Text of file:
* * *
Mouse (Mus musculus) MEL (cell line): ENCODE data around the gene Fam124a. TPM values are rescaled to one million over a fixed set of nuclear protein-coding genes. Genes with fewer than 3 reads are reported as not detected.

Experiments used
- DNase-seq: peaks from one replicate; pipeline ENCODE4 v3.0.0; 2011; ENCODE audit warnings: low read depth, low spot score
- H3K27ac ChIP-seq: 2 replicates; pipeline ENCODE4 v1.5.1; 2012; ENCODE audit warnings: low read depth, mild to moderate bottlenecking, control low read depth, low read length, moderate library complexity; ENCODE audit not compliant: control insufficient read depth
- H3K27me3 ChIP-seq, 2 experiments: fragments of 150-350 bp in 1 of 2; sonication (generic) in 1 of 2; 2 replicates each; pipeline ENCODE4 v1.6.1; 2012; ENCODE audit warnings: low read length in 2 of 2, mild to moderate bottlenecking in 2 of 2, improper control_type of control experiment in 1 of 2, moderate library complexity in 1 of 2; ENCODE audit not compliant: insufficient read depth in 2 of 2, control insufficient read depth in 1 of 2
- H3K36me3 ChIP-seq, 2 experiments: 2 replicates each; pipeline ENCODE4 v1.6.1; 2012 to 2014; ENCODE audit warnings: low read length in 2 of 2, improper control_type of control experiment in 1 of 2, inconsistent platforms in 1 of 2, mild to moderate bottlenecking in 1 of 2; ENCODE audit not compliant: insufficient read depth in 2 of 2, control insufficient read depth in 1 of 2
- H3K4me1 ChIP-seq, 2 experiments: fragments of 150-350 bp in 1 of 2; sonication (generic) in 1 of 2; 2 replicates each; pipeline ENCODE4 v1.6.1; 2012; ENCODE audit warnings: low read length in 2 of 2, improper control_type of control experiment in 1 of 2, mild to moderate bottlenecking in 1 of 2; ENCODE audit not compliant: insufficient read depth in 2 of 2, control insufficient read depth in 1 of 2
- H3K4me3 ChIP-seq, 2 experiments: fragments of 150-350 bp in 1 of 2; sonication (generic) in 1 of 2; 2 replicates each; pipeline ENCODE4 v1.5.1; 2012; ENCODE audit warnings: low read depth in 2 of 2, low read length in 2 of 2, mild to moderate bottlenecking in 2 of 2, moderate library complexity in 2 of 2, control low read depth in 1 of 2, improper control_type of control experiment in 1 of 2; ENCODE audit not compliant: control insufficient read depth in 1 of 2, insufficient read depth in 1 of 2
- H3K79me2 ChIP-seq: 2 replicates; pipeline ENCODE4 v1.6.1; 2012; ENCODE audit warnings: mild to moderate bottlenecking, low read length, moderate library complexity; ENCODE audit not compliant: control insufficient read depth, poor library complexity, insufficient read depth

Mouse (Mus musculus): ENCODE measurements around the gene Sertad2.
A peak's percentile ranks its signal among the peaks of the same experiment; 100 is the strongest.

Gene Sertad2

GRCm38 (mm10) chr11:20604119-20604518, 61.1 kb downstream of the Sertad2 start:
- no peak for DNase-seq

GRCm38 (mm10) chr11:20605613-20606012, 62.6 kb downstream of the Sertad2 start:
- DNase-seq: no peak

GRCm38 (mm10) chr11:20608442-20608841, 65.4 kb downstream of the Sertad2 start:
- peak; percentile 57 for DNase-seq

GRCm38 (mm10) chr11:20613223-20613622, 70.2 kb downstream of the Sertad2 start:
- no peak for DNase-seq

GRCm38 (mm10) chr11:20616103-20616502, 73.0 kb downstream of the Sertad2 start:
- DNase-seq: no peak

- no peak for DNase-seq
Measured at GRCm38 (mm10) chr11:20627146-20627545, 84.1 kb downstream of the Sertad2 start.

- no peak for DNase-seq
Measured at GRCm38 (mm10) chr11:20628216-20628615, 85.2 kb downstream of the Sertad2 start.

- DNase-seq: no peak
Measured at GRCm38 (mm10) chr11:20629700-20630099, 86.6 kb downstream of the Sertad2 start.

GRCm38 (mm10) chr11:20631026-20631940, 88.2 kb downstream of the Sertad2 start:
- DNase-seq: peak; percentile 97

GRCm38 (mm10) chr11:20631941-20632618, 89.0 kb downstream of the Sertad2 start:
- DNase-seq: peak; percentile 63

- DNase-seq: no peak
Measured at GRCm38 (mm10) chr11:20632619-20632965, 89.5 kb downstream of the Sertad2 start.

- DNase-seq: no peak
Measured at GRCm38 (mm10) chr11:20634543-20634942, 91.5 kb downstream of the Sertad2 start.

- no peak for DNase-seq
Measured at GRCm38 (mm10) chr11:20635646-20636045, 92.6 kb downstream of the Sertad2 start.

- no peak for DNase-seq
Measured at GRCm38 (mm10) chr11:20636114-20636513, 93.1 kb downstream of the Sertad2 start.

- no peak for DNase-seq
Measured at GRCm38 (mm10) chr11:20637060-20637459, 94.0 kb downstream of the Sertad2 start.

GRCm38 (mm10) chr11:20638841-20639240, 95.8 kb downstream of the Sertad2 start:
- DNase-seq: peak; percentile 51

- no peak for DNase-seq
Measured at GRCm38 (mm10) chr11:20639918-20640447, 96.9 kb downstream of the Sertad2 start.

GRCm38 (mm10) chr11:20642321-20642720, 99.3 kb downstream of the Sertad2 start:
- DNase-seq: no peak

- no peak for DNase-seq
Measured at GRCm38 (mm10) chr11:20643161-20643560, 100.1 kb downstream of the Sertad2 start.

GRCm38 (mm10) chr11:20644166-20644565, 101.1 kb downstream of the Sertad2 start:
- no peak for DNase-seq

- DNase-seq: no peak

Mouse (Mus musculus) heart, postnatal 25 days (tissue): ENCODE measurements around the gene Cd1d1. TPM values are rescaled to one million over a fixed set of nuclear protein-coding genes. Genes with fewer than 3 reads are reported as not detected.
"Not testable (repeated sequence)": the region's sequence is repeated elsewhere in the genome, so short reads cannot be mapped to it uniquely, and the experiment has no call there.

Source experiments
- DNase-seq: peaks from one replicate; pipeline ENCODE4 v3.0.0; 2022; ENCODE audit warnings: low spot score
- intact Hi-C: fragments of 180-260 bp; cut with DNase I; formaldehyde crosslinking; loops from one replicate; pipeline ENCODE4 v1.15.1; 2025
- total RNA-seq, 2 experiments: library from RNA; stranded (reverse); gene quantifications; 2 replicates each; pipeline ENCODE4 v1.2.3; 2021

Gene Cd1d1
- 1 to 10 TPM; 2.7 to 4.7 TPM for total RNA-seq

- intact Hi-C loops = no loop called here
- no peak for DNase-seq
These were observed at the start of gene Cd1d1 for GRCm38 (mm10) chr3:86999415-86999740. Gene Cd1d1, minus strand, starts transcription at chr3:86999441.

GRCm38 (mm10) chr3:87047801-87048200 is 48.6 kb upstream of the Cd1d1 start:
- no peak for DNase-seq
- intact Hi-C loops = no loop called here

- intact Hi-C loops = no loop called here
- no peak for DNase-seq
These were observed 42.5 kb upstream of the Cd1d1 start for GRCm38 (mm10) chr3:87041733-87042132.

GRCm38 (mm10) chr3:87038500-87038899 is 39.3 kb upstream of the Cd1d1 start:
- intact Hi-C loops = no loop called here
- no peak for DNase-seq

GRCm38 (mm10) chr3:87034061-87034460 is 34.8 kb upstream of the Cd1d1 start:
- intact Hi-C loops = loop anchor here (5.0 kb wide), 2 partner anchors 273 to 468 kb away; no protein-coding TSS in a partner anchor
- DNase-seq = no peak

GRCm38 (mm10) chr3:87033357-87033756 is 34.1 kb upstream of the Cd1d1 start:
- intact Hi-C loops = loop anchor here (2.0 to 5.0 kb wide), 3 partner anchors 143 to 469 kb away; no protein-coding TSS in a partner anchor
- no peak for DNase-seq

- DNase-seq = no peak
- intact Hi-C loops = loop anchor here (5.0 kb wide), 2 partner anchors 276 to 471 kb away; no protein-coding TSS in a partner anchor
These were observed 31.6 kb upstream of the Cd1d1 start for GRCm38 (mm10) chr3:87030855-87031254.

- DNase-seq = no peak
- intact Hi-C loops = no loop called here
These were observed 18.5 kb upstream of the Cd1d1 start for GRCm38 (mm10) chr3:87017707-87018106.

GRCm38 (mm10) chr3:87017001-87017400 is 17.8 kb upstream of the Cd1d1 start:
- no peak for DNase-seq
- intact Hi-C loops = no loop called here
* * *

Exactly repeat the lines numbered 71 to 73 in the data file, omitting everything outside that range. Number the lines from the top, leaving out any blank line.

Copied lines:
GRCm38 (mm10) chr3:87038500-87038899 is 39.3 kb upstream of the Cd1d1 start:
- intact Hi-C loops = no loop called here
- no peak for DNase-seq